After a two-year break, Mumbai’s Ranji Trophy team finds itself in a familiar territory. As they embark on a bus journey to Pune for facing Saurashtra in the final of the premier domestic tournament, Mumbai would be hoping for the Maharashtra Cricket Association curator to repeat the green top he had offered for India’s Twenty20 international against Sri Lanka earlier this month.
However, if the Gahunje track turns out to be a flat deck, Mumbai players would know they will have to work doubly hard to cover up their weakest link of the season: the spin department. Ever since the domestic season started more than four months ago, Mumbai have suffered on the spin bowling front.
None of the five specialist spinners used in Mumbai’s campaign has been able to cement his place in the side. To make the matters worse, the fact that two of them – key spinner Vishal Dabholkar and rookie Anuksh Jaiswal – found themselves suspended from bowling along with part-timer Akhil Herwadkar in the middle of the season for suspect action.
Though Dabholkar, the only spinner to have more than a single five-wicket haul this season, has returned after getting his action cleared, he appeared way short on confidence during the quarterfinal against Jharkhand and was benched in the last week’s semifinal against Madhya Pradesh.
The problem of lack of quality spinners runs deeper in Mumbai cricket. Chairman of selection panel Milind Rege in December last year had stressed on the dearth of quality spinners in Mumbai cricket.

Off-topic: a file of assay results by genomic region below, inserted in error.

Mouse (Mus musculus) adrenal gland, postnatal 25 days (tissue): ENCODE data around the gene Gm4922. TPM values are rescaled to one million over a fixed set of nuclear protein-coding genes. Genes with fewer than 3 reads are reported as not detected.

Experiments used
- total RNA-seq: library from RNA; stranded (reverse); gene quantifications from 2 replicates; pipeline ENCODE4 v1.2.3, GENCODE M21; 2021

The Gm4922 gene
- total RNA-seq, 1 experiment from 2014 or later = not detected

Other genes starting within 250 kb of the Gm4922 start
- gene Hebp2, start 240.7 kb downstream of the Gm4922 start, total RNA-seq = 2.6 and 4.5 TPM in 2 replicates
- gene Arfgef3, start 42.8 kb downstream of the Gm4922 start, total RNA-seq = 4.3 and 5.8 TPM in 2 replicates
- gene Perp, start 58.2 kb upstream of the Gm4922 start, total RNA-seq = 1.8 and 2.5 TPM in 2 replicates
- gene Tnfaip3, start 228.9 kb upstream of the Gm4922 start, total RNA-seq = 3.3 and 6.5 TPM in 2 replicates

But when it comes to the Ranji Trophy season, Mumbai coach-cum-director of the indoor cricket academy Chandrakant Pandit put up a brave front.
“I don’t see it is a problem. It’s related to the kind of wickets we get,” Pandit said on Sunday after the team’s training at the Mumbai Cricket Association’s Bandra-Kurla Complex facility. “Overall, I would say our spin department, despite our limitations, has done well.”
Pandit’s admission of the spin department having its limitations hasn’t really harmed the team though. The consistent batting unit, led by Shreyas Iyer’s aggression, and a well-oiled pace attack has ensured that the lack of depth in the spin departments hasn’t cost the team dearly so far.
“Whatever strength we have in the spin department we have been trying to utilise it. Obviously, very few teams are at their strongest in both the pace and spin departments,” Pandit said. “We knew from the start of the season that our strength is the fast bowling department and we have been trying to get our combinations in place accordingly.”
Part-timers to the fore
The only time spinners have been able to contribute meaningfully to the team’s cause is when the conditions have been favourable to them. Surprisingly, when the ball was either turning or bouncing, even the part-timers have excelled while turning their arm over. It reflects in the fact that two of the five five-wicket hauls by tweakers have been registered by part-timers Herwadkar and Jay Bista.
“The spinners have played the supporting role to perfection. And whenever the conditions were helpful for them, they have risen to the occasion,” Pandit said. “Vishal did extremely well against Tamil Nadu. Iqbal did well against Jharkhand. Even part-timers Bista and Akhil have done well.”
If Cheteshwar Pujara, fresh from a hundred in the semifinal, gets into groove and plays a trademark long innings, the role of the spinners would be crucial for Mumbai to control the innings. It will be interesting to see if the spinners come to the fore at the big stage or they will continue to remain in the shadow of the pacers.
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